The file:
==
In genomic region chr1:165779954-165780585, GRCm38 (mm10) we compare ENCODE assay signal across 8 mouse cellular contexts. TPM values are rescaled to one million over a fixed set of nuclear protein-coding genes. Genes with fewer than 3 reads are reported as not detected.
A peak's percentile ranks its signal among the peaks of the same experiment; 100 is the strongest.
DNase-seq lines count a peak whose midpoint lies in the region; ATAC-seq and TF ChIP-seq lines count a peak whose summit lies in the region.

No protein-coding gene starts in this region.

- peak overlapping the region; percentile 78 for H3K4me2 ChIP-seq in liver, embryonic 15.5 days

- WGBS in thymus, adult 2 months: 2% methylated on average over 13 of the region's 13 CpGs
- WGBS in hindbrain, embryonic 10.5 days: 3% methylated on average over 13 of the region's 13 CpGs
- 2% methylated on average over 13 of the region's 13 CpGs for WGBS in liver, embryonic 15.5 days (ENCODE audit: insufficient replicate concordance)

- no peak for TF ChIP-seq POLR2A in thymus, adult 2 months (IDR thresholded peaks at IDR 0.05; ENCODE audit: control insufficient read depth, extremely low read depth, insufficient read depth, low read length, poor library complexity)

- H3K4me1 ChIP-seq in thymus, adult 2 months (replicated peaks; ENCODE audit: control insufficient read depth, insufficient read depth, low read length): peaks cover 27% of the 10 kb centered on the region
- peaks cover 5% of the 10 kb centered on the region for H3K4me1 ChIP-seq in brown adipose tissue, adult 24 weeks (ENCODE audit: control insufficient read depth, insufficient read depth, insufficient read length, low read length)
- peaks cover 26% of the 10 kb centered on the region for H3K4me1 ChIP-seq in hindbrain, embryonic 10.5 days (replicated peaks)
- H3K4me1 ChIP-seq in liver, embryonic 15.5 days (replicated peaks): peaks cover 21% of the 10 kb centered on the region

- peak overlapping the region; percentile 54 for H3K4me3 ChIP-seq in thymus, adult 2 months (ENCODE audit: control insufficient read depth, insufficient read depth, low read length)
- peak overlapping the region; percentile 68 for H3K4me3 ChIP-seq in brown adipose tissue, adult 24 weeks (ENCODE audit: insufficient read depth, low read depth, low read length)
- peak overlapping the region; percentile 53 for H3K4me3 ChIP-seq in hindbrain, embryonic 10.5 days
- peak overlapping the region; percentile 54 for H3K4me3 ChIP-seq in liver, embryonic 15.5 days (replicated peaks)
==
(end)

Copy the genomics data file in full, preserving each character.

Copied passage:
In genomic region chr1:165779954-165780585, GRCm38 (mm10) we compare ENCODE assay signal across 8 mouse cellular contexts. TPM values are rescaled to one million over a fixed set of nuclear protein-coding genes. Genes with fewer than 3 reads are reported as not detected.
A peak's percentile ranks its signal among the peaks of the same experiment; 100 is the strongest.
DNase-seq lines count a peak whose midpoint lies in the region; ATAC-seq and TF ChIP-seq lines count a peak whose summit lies in the region.

No protein-coding gene starts in this region.

- peak overlapping the region; percentile 78 for H3K4me2 ChIP-seq in liver, embryonic 15.5 days

- WGBS in thymus, adult 2 months: 2% methylated on average over 13 of the region's 13 CpGs
- WGBS in hindbrain, embryonic 10.5 days: 3% methylated on average over 13 of the region's 13 CpGs
- 2% methylated on average over 13 of the region's 13 CpGs for WGBS in liver, embryonic 15.5 days (ENCODE audit: insufficient replicate concordance)

- no peak for TF ChIP-seq POLR2A in thymus, adult 2 months (IDR thresholded peaks at IDR 0.05; ENCODE audit: control insufficient read depth, extremely low read depth, insufficient read depth, low read length, poor library complexity)

- H3K4me1 ChIP-seq in thymus, adult 2 months (replicated peaks; ENCODE audit: control insufficient read depth, insufficient read depth, low read length): peaks cover 27% of the 10 kb centered on the region
- peaks cover 5% of the 10 kb centered on the region for H3K4me1 ChIP-seq in brown adipose tissue, adult 24 weeks (ENCODE audit: control insufficient read depth, insufficient read depth, insufficient read length, low read length)
- peaks cover 26% of the 10 kb centered on the region for H3K4me1 ChIP-seq in hindbrain, embryonic 10.5 days (replicated peaks)
- H3K4me1 ChIP-seq in liver, embryonic 15.5 days (replicated peaks): peaks cover 21% of the 10 kb centered on the region

- peak overlapping the region; percentile 54 for H3K4me3 ChIP-seq in thymus, adult 2 months (ENCODE audit: control insufficient read depth, insufficient read depth, low read length)
- peak overlapping the region; percentile 68 for H3K4me3 ChIP-seq in brown adipose tissue, adult 24 weeks (ENCODE audit: insufficient read depth, low read depth, low read length)
- peak overlapping the region; percentile 53 for H3K4me3 ChIP-seq in hindbrain, embryonic 10.5 days
- peak overlapping the region; percentile 54 for H3K4me3 ChIP-seq in liver, embryonic 15.5 days (replicated peaks)